To try and put myself at ease, I focus on a few key statements. First, I can’t personally stop climate change. I will contribute in any way I can to the growing pro-environmentalist movement, but my singular actions will only matter in the sense that they are a piece of a puzzle. Second, whatever happens will not affect this one day of warmth and sunshine. If I stay inside frazzled or go outside and enjoy it, the world will keep on turning. Finally, just as a day of snow doesn’t disprove the warming of the globe, a day of sun needs to also be taken in context. The really scary numbers are the overall stats, that this year was hotter than 2016 which was hotter than 2015, so on and so forth.

So go out and enjoy the random nice day. Visit the horses and play frisbee on the lawn because self-care is important too. It’s okay to enjoy the weather. Use this as a concrete reason to get more involved in environmental groups and causes. Freak out in the back of your mind, and let that anxiety turn into action.

In Defense of Moderation

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Drew Phillips, Staff Writer

March 5th, 2017

This past general election highlighted a disregard of rules, laws, and norms from both major party candidates. The greatest violation however, was that of an institutional electoral principle: the moderating effect of the general election.

Pundits and politicos speculated, that following the primaries, both candidates would move from their fringier primary positions on issues and realign to centrist positions that tend to attract more moderate voters—as they usually do. Perhaps this did not occur because Americans are too disillusioned by our political system to make the candidates pay for their polarized positions. Or, maybe this principle didn’t kick in because of the cannibalistic nature of both parties these days. Mrs. Clinton was perceived to be forced left on her platform to pick up Sanders voters necessary for a general election win. At the same time, Mr. Trump was forced to stick to some particularly unsavory and unorthodox policy prescriptions he laid out during the Republican primaries to re-energize a majority white, male coalition, which needed to turn out in full force for him to have a chance at winning. It could be that this principle didn’t kick in simply because this was an oddity of an election year, which was highly unpredictable on multiple fronts—a notion which is certainly possible, but one I don’t find probable; this year’s anomalies seem to be indicative of a larger trend away from moderation.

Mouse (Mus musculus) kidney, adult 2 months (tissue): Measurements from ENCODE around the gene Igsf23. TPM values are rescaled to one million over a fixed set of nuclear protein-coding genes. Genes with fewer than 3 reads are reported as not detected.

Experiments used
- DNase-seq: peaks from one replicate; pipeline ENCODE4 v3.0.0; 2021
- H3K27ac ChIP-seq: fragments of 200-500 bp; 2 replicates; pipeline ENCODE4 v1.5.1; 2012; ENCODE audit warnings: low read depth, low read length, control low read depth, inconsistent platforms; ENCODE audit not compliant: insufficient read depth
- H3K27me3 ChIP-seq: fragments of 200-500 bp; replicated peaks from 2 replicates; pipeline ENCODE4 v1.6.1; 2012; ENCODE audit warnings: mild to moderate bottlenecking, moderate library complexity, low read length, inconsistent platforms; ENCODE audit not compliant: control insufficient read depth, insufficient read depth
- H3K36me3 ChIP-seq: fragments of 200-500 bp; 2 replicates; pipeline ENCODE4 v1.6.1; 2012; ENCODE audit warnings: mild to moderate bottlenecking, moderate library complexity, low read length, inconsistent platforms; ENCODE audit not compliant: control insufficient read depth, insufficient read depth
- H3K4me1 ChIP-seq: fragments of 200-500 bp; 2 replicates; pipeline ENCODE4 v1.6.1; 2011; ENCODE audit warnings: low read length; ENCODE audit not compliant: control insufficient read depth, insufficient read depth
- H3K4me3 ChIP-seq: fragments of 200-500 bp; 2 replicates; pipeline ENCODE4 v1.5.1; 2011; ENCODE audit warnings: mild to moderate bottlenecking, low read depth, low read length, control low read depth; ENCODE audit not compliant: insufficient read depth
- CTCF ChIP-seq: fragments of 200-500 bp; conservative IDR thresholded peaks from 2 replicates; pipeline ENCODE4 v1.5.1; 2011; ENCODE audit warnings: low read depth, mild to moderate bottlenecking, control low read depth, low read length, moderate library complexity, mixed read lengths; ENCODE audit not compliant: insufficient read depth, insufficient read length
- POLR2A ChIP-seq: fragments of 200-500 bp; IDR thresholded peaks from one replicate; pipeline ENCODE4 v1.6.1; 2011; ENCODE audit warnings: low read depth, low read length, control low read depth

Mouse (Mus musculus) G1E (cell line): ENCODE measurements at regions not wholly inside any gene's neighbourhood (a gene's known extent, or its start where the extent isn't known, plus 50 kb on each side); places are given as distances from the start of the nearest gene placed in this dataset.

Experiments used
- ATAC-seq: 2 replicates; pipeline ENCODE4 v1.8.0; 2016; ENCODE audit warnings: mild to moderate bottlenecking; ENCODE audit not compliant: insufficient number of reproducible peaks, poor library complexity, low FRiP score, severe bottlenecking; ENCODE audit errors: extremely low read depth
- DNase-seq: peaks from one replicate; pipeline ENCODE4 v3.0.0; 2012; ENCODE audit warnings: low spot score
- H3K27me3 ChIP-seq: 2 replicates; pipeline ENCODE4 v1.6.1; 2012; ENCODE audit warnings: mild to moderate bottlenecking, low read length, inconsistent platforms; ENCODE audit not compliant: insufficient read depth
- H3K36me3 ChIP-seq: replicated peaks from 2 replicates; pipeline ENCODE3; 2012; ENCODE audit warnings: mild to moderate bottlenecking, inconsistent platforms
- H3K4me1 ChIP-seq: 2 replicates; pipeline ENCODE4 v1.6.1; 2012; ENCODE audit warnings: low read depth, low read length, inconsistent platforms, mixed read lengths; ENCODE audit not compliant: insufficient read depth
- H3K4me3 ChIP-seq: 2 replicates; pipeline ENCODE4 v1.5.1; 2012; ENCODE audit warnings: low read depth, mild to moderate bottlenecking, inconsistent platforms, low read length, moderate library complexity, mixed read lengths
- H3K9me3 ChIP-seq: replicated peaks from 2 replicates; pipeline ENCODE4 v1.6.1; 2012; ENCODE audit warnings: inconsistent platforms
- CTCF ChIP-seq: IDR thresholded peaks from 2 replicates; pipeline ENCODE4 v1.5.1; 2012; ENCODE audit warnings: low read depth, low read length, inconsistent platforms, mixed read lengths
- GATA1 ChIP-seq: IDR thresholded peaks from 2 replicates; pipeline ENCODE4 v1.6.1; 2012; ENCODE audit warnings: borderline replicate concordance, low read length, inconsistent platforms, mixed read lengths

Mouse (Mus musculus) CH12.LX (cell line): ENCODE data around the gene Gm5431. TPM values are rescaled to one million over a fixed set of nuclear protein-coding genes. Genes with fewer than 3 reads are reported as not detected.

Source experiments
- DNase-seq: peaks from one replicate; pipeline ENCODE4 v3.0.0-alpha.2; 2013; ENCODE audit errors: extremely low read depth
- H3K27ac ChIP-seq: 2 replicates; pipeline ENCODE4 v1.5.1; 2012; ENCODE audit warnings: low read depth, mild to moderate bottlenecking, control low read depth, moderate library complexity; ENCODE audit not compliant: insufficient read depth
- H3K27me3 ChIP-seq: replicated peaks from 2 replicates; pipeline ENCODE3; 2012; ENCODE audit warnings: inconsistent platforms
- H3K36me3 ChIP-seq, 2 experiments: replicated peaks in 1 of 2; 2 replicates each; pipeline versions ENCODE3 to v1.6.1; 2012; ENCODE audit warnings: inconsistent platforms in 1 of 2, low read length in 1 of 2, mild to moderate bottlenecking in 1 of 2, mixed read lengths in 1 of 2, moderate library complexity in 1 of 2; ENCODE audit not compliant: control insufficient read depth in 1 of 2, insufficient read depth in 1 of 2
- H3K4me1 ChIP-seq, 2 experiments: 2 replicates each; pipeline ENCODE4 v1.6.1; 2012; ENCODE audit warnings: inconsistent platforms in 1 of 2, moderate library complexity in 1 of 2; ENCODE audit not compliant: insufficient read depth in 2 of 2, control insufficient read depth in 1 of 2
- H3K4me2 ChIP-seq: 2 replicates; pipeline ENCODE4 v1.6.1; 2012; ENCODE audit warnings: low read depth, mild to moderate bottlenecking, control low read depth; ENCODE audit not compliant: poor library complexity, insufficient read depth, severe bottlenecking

To consider what moderation truly is, I looked back to a New York Times opinion piece written by David Brooks leading up to the 2012 re-election of Barack Obama. In the piece, Brooks notes that a moderate does not commit herself to “an abstract idea,” but instead holds dear her country’s way of living “and the animating principle behind that way of life.” In America, Brooks suggests, this animating principle is that “we are a nation of immigrants dedicated to the American dream—committed to the idea that each person should be able to work hard and rise.”

I cannot think of a more relevant quote for the way our current political dialogue operates. The two ideas within this sentence should be read in concert, but in our newly anointed tradition of cherry-picking points to fit our current political narrative, it seems all too easy to envision a liberal using the “nation of immigrants” section to oppose President Trump’s policies, and equally simple to picture a conservative backing the “work hard and rise” portion to oppose some social justice initiative. This is problematic because we are creating an environment in political dialogue where one must pick sides; something that looks a lot like how a conversation would go between two followers of different religions trying to convince each other of their view’s legitimacy. In the simplest sense, this environment is tribal, it creates false choices and politicizes otherwise apolitical topics.